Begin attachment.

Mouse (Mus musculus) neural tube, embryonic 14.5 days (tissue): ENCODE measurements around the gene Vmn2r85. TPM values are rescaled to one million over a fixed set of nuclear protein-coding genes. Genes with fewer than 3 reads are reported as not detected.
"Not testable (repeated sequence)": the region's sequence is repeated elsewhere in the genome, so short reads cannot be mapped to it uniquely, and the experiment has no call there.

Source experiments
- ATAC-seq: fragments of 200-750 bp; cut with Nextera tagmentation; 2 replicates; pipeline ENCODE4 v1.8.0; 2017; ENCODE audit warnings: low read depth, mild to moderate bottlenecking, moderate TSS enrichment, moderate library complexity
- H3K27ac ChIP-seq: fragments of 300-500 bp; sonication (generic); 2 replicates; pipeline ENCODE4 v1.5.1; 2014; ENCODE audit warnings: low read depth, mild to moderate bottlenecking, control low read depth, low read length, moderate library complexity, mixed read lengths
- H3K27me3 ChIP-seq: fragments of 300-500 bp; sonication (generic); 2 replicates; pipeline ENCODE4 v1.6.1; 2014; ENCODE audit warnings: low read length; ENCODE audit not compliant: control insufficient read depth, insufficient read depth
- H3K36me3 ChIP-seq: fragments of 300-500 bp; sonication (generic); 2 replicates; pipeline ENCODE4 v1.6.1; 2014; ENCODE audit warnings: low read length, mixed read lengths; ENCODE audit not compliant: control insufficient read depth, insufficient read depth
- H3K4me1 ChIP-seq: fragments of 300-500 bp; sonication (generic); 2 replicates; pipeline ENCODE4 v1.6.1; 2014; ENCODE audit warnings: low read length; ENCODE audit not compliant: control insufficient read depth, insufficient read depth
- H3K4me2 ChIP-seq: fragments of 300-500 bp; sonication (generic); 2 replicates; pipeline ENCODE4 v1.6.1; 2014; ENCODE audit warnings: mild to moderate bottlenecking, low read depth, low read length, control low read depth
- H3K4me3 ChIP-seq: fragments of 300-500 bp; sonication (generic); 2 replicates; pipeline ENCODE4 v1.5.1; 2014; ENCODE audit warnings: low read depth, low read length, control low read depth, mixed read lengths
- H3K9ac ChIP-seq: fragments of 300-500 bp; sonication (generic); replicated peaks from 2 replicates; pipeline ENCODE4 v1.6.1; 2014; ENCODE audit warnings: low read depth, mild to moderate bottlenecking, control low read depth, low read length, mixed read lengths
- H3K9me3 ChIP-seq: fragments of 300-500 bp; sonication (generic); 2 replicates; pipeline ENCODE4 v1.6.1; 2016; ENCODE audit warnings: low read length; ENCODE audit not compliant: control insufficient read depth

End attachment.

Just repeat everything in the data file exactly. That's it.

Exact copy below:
Mouse (Mus musculus) neural tube, embryonic 14.5 days (tissue): ENCODE measurements around the gene Vmn2r85. TPM values are rescaled to one million over a fixed set of nuclear protein-coding genes. Genes with fewer than 3 reads are reported as not detected.
"Not testable (repeated sequence)": the region's sequence is repeated elsewhere in the genome, so short reads cannot be mapped to it uniquely, and the experiment has no call there.

Source experiments
- ATAC-seq: fragments of 200-750 bp; cut with Nextera tagmentation; 2 replicates; pipeline ENCODE4 v1.8.0; 2017; ENCODE audit warnings: low read depth, mild to moderate bottlenecking, moderate TSS enrichment, moderate library complexity
- H3K27ac ChIP-seq: fragments of 300-500 bp; sonication (generic); 2 replicates; pipeline ENCODE4 v1.5.1; 2014; ENCODE audit warnings: low read depth, mild to moderate bottlenecking, control low read depth, low read length, moderate library complexity, mixed read lengths
- H3K27me3 ChIP-seq: fragments of 300-500 bp; sonication (generic); 2 replicates; pipeline ENCODE4 v1.6.1; 2014; ENCODE audit warnings: low read length; ENCODE audit not compliant: control insufficient read depth, insufficient read depth
- H3K36me3 ChIP-seq: fragments of 300-500 bp; sonication (generic); 2 replicates; pipeline ENCODE4 v1.6.1; 2014; ENCODE audit warnings: low read length, mixed read lengths; ENCODE audit not compliant: control insufficient read depth, insufficient read depth
- H3K4me1 ChIP-seq: fragments of 300-500 bp; sonication (generic); 2 replicates; pipeline ENCODE4 v1.6.1; 2014; ENCODE audit warnings: low read length; ENCODE audit not compliant: control insufficient read depth, insufficient read depth
- H3K4me2 ChIP-seq: fragments of 300-500 bp; sonication (generic); 2 replicates; pipeline ENCODE4 v1.6.1; 2014; ENCODE audit warnings: mild to moderate bottlenecking, low read depth, low read length, control low read depth
- H3K4me3 ChIP-seq: fragments of 300-500 bp; sonication (generic); 2 replicates; pipeline ENCODE4 v1.5.1; 2014; ENCODE audit warnings: low read depth, low read length, control low read depth, mixed read lengths
- H3K9ac ChIP-seq: fragments of 300-500 bp; sonication (generic); replicated peaks from 2 replicates; pipeline ENCODE4 v1.6.1; 2014; ENCODE audit warnings: low read depth, mild to moderate bottlenecking, control low read depth, low read length, mixed read lengths
- H3K9me3 ChIP-seq: fragments of 300-500 bp; sonication (generic); 2 replicates; pipeline ENCODE4 v1.6.1; 2016; ENCODE audit warnings: low read length; ENCODE audit not compliant: control insufficient read depth